18. Yohandy Morales, 3B, Miami

Morales was a toolshed dating back to his high school days, and he’s added more strength on a tall, 6-foot-4 frame in his time with Miami, which has translated into 29 home runs and 30 doubles in two seasons. He can be a bit of a free swinger at times, which leads to hot and cold streaks, but when he’s on he can carry a team offensively.

26. Brock Wilken, 3B, Wake Forest

Wilken is a tall, physical slugger with a 6-foot-4, 225-pound frame and gigantic raw power that has earned double-plus grades. He can drive the ball out of any ballpark with ease and after hitting 17 home runs as a freshman he added 23 more as a sophomore in 2022.

34. Bryce Eldridge, RHP/1B, Madison (Va.) HS

Most scouts viewed Eldridge as a pitching prospect entering the summer, but Eldridge always showed an impressive swing from the left side before going ballistic with Team USA’s 18U National Team, where he led the club with three home runs and showed more pure hitting ability than evaluators expected to see.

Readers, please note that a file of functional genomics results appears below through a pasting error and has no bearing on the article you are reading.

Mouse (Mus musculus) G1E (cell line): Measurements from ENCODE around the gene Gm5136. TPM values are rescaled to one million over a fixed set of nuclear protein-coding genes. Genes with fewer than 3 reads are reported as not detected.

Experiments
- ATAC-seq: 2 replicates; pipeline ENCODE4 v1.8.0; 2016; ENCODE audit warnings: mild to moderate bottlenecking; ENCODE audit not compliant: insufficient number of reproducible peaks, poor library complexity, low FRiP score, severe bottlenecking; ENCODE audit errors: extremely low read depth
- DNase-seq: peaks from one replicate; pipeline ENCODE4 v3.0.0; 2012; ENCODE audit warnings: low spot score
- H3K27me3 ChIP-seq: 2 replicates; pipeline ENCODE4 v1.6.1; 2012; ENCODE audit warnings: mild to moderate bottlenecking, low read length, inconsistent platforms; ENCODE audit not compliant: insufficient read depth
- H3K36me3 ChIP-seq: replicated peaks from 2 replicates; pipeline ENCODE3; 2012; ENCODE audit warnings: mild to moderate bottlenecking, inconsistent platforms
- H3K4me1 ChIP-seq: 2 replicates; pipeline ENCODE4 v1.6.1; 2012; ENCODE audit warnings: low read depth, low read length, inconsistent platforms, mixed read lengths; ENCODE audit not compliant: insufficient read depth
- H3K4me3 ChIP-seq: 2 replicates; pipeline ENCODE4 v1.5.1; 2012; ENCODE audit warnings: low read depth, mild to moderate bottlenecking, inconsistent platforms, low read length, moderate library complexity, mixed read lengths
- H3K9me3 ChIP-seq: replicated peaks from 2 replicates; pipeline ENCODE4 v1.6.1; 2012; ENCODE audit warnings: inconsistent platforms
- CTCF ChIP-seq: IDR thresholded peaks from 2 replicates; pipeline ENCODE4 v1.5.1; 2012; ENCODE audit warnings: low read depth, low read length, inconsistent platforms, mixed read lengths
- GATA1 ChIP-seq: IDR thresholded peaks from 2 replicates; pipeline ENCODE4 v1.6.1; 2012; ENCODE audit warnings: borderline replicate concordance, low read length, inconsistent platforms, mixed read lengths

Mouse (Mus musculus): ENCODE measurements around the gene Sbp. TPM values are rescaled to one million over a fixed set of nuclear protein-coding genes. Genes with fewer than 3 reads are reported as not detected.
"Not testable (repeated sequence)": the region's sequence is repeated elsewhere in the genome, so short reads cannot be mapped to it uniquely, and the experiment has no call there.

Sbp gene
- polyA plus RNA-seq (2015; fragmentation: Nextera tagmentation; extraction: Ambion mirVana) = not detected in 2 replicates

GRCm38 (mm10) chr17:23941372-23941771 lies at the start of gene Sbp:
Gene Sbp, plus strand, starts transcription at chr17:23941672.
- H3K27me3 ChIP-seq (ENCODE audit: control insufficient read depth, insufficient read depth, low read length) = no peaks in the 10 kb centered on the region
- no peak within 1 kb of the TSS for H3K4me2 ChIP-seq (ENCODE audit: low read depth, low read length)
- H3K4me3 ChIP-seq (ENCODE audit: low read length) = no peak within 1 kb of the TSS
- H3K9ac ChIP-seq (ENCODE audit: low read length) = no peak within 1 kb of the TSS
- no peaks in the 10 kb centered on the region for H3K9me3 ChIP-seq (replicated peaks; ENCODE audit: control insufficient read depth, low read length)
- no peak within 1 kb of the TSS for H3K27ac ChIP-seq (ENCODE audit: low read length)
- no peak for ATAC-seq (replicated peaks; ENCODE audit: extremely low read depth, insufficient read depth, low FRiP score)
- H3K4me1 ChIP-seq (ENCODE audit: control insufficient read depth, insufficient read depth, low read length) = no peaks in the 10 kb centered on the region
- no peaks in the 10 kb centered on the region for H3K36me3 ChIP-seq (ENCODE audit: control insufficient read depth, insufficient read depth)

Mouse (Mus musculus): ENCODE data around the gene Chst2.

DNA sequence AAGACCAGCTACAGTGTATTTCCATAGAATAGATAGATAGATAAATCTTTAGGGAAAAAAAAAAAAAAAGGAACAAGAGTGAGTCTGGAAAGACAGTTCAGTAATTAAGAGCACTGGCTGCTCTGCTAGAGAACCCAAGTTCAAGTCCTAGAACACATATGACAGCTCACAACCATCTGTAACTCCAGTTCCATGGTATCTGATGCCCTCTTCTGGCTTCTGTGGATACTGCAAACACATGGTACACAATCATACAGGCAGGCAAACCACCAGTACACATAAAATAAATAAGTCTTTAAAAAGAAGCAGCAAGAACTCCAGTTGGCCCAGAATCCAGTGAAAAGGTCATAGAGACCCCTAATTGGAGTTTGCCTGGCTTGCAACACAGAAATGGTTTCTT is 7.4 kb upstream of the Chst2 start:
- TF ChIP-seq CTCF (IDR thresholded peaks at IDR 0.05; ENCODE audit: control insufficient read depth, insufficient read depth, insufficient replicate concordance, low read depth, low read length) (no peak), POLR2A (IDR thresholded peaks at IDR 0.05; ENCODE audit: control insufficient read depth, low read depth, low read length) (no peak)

40. Jake Gelof, 3B, Virginia

The younger brother of former Virginia third baseman and second-rounder Zack Geof, Jake also mans the hot corner for the Cavaliers and turned in a breakout 2022 season, where he hit .377/.477/.764 with 21 home runs and 15 doubles. He’s a physical, righthanded hitter with a 6-foot-1, 195-pound frame and a noisy swing that has worked for him thus far.

49. Tre’ Morgan, 1B, Louisiana State